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Reversal means Padilla will face waived terror charge

An 11th Circuit panel upholds a conspiracy count that a lower court had ruled redundant.

January 31, 2007|Josh Meyer | Times Staff Writer

WASHINGTON — A federal appeals court on Tuesday ruled in favor of the government and reinstated a key terrorism charge against alleged Al Qaeda operative Jose Padilla, paving the way for a trial that could bring the former Chicago gang member a life sentence.

A three-judge panel of the U.S. 11th Circuit Court of Appeals in Atlanta reversed a lower court and ruled that the charge that Padilla and two co-defendants conspired to "murder, kidnap and maim" individuals overseas did not duplicate other criminal counts in the indictment.

"Although they may appear to be nested within one another, each charge stands alone from the others," the appellate panel wrote.

U.S. District Judge Marcia Cooke in Miami had ruled during the summer that three of the charges in the indictment were virtually identical and could subject the defendants to double jeopardy, or overlapping convictions and punishment for essentially the same criminal act.

"We are gratified by the 11th Circuit's swift decision and look forward to presenting the evidence at trial," U.S. Attorney R. Alexander Acosta said in a statement. He said Padilla and the other defendants have 21 days to appeal the decision.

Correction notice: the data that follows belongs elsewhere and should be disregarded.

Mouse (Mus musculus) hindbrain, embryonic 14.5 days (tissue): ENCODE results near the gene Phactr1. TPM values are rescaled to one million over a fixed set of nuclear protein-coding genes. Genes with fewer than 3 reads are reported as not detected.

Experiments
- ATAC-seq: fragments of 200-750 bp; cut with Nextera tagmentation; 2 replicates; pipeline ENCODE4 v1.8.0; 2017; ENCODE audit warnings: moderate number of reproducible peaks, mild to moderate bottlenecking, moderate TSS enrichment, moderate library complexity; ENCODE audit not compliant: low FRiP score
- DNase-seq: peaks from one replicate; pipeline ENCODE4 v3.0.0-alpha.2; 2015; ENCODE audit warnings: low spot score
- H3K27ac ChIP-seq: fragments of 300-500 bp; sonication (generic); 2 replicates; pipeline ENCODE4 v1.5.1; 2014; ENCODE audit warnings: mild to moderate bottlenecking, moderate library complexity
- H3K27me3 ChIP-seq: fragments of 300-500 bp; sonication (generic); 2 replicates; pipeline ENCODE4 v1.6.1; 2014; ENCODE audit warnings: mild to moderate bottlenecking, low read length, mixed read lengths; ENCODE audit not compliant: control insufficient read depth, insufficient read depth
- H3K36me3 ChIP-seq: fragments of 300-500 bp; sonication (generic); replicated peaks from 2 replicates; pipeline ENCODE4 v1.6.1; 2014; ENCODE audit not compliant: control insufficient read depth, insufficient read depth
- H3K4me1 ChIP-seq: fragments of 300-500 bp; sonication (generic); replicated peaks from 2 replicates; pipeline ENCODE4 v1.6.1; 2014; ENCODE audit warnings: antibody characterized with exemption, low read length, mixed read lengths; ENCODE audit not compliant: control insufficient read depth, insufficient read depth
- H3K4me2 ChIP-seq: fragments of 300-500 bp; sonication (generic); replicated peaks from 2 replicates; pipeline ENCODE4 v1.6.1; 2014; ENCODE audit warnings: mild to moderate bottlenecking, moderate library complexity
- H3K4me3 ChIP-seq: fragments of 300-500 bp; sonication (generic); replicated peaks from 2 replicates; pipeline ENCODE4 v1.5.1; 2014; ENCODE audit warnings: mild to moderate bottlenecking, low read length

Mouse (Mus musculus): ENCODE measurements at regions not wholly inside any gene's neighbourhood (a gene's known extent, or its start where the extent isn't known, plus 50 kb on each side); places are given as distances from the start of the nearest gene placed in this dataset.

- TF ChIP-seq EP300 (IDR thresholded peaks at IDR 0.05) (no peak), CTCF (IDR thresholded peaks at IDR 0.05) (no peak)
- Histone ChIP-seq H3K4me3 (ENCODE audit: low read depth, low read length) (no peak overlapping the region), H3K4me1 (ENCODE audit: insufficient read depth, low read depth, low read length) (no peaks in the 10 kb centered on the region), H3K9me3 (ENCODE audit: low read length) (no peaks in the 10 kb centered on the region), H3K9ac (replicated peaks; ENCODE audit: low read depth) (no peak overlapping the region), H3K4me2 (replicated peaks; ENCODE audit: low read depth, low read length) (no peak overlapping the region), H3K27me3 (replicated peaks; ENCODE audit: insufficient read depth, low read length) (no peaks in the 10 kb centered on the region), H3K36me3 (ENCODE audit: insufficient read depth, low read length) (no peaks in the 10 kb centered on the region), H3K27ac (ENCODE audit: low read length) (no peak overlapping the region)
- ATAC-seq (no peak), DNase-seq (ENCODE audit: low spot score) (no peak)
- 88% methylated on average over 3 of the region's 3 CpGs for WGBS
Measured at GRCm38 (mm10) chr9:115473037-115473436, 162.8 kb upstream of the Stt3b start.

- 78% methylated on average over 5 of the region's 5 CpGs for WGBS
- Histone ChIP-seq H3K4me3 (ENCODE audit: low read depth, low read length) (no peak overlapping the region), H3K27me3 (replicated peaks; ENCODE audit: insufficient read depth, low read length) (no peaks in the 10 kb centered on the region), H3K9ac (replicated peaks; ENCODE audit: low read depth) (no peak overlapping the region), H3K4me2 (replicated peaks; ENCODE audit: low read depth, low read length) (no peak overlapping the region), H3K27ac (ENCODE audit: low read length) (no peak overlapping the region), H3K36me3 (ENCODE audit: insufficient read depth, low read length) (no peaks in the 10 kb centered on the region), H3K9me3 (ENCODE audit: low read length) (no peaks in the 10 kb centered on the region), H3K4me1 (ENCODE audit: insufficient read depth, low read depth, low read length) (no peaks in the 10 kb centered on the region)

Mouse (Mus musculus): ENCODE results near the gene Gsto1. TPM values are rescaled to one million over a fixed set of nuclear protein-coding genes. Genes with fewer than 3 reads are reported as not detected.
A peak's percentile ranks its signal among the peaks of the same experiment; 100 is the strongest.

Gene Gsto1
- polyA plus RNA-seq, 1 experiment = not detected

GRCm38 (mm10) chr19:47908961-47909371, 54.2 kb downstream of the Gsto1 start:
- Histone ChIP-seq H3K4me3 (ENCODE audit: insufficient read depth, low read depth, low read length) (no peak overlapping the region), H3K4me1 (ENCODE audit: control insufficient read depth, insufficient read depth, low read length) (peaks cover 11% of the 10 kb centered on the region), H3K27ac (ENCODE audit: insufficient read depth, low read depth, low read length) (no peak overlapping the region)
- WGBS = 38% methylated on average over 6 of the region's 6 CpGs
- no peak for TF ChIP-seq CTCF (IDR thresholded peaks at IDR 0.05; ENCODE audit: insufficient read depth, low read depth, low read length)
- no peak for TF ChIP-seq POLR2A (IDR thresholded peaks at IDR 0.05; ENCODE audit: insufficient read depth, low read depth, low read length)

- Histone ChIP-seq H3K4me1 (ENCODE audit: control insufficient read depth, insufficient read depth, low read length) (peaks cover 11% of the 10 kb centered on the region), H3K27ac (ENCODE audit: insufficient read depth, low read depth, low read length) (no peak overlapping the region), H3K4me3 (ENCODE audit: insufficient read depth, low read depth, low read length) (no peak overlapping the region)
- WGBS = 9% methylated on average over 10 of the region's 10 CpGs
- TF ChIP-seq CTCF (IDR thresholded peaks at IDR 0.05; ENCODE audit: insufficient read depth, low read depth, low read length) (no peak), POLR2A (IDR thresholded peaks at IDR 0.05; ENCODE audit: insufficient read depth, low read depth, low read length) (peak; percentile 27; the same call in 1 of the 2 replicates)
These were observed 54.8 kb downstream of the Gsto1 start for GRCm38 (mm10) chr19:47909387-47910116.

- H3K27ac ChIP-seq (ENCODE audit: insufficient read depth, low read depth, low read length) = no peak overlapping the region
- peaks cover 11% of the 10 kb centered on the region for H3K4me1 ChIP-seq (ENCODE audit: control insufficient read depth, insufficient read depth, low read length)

A trial date has been set for April 16, although most participants in the case expect it to be delayed because of a series of legal and procedural maneuvers and appeals by prosecutors and defense attorneys.

Michael Caruso, a federal public defender representing Padilla, did not return phone calls seeking comment.

Padilla, 36, is charged with participating in an alleged North American terrorist support cell that provided money, weapons and fighters for extremist Islamic causes in the Middle East and elsewhere. He has not been charged with any Al Qaeda-related activity, though federal authorities have publicly accused him of conspiring with senior Al Qaeda operatives to plot attacks within the United States.

After Padilla's arrest in May 2002, as he stepped off a plane in Chicago, then-Atty. Gen. John Ashcroft said he was part of an unfolding plot to detonate a so-called dirty bomb, or a conventional explosive device that also contains radioactive materials.

President Bush declared Padilla an enemy combatant, and he was held without criminal charge for 3 1/2 years until he was added to the Miami case in late 2005.

Padilla and co-defendants Adham Amin Hassoun, 44, and Kifah Wael Jayyousi, 45, have pleaded not guilty. Padilla's lawyers say that he was tortured in custody, and that he suffers so badly from post-traumatic stress disorder as a result that he is not competent to stand trial. Federal prosecutors deny that, and the judge has ordered that Padilla undergo a mental competency exam.

In all, five defendants face various charges of conspiring to commit acts of murder, kidnapping and maiming outside of the United States and of providing material support or resources for terrorism from within the United States. Only Padilla, Hassoun and Jayyousi appealed Cooke's ruling.


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